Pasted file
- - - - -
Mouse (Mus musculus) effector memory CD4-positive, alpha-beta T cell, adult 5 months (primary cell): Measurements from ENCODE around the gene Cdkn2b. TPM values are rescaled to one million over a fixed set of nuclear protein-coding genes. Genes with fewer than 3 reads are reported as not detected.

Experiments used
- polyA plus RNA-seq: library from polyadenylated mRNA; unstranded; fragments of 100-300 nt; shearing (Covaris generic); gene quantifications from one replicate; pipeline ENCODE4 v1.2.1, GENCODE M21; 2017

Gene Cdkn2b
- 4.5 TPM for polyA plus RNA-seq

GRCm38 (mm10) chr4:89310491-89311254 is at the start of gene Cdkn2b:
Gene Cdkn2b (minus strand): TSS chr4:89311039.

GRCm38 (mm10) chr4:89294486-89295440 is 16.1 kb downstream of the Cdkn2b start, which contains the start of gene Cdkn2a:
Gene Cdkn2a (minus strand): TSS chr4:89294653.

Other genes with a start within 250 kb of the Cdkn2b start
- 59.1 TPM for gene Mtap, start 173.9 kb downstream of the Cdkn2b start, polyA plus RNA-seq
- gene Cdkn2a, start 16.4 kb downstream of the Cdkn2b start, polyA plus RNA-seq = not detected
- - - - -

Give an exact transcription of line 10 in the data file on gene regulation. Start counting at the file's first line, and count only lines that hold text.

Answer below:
Other genes with a start within 250 kb of the Cdkn2b start